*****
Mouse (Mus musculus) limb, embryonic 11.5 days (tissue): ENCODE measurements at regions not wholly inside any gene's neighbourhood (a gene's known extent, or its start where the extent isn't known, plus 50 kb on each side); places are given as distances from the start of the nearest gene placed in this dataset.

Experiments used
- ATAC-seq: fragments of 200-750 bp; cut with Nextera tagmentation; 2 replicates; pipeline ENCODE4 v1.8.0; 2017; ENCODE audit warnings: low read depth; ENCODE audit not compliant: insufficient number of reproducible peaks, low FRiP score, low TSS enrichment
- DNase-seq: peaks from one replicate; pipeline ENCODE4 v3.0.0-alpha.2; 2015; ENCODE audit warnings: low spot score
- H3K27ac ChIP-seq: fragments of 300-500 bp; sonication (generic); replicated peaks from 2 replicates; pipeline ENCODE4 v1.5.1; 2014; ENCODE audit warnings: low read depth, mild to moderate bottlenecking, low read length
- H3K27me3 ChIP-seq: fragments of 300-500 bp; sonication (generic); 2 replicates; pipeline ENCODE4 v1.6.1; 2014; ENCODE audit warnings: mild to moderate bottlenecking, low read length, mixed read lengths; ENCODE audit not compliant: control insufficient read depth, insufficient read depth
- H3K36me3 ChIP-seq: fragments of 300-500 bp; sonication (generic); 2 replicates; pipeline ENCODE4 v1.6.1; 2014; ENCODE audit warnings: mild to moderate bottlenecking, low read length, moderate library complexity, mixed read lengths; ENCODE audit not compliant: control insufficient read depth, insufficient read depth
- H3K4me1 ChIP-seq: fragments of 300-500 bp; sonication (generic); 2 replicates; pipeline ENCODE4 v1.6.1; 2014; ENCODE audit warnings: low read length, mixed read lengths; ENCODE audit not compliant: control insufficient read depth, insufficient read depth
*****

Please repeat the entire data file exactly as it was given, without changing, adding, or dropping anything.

Mouse (Mus musculus) limb, embryonic 11.5 days (tissue): ENCODE measurements at regions not wholly inside any gene's neighbourhood (a gene's known extent, or its start where the extent isn't known, plus 50 kb on each side); places are given as distances from the start of the nearest gene placed in this dataset.

Experiments used
- ATAC-seq: fragments of 200-750 bp; cut with Nextera tagmentation; 2 replicates; pipeline ENCODE4 v1.8.0; 2017; ENCODE audit warnings: low read depth; ENCODE audit not compliant: insufficient number of reproducible peaks, low FRiP score, low TSS enrichment
- DNase-seq: peaks from one replicate; pipeline ENCODE4 v3.0.0-alpha.2; 2015; ENCODE audit warnings: low spot score
- H3K27ac ChIP-seq: fragments of 300-500 bp; sonication (generic); replicated peaks from 2 replicates; pipeline ENCODE4 v1.5.1; 2014; ENCODE audit warnings: low read depth, mild to moderate bottlenecking, low read length
- H3K27me3 ChIP-seq: fragments of 300-500 bp; sonication (generic); 2 replicates; pipeline ENCODE4 v1.6.1; 2014; ENCODE audit warnings: mild to moderate bottlenecking, low read length, mixed read lengths; ENCODE audit not compliant: control insufficient read depth, insufficient read depth
- H3K36me3 ChIP-seq: fragments of 300-500 bp; sonication (generic); 2 replicates; pipeline ENCODE4 v1.6.1; 2014; ENCODE audit warnings: mild to moderate bottlenecking, low read length, moderate library complexity, mixed read lengths; ENCODE audit not compliant: control insufficient read depth, insufficient read depth
- H3K4me1 ChIP-seq: fragments of 300-500 bp; sonication (generic); 2 replicates; pipeline ENCODE4 v1.6.1; 2014; ENCODE audit warnings: low read length, mixed read lengths; ENCODE audit not compliant: control insufficient read depth, insufficient read depth